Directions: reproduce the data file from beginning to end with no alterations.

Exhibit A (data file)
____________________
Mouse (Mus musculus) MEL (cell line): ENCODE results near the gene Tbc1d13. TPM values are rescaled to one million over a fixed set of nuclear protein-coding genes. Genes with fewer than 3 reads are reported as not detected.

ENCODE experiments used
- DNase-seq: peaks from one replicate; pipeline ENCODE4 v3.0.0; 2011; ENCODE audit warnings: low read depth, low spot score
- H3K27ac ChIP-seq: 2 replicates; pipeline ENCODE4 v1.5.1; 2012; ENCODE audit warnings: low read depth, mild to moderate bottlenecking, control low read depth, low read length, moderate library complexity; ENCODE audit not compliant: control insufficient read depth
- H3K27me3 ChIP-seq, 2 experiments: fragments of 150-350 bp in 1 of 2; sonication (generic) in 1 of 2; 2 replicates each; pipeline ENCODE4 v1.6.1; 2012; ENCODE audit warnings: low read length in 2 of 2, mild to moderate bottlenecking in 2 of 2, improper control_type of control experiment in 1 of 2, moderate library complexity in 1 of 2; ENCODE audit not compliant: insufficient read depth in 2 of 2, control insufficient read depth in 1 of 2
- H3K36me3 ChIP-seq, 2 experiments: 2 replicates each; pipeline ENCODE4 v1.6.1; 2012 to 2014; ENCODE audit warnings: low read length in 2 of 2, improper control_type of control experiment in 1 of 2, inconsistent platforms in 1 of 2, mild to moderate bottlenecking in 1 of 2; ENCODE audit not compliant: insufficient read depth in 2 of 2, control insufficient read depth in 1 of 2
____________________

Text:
Mouse (Mus musculus) MEL (cell line): ENCODE results near the gene Tbc1d13. TPM values are rescaled to one million over a fixed set of nuclear protein-coding genes. Genes with fewer than 3 reads are reported as not detected.

ENCODE experiments used
- DNase-seq: peaks from one replicate; pipeline ENCODE4 v3.0.0; 2011; ENCODE audit warnings: low read depth, low spot score
- H3K27ac ChIP-seq: 2 replicates; pipeline ENCODE4 v1.5.1; 2012; ENCODE audit warnings: low read depth, mild to moderate bottlenecking, control low read depth, low read length, moderate library complexity; ENCODE audit not compliant: control insufficient read depth
- H3K27me3 ChIP-seq, 2 experiments: fragments of 150-350 bp in 1 of 2; sonication (generic) in 1 of 2; 2 replicates each; pipeline ENCODE4 v1.6.1; 2012; ENCODE audit warnings: low read length in 2 of 2, mild to moderate bottlenecking in 2 of 2, improper control_type of control experiment in 1 of 2, moderate library complexity in 1 of 2; ENCODE audit not compliant: insufficient read depth in 2 of 2, control insufficient read depth in 1 of 2
- H3K36me3 ChIP-seq, 2 experiments: 2 replicates each; pipeline ENCODE4 v1.6.1; 2012 to 2014; ENCODE audit warnings: low read length in 2 of 2, improper control_type of control experiment in 1 of 2, inconsistent platforms in 1 of 2, mild to moderate bottlenecking in 1 of 2; ENCODE audit not compliant: insufficient read depth in 2 of 2, control insufficient read depth in 1 of 2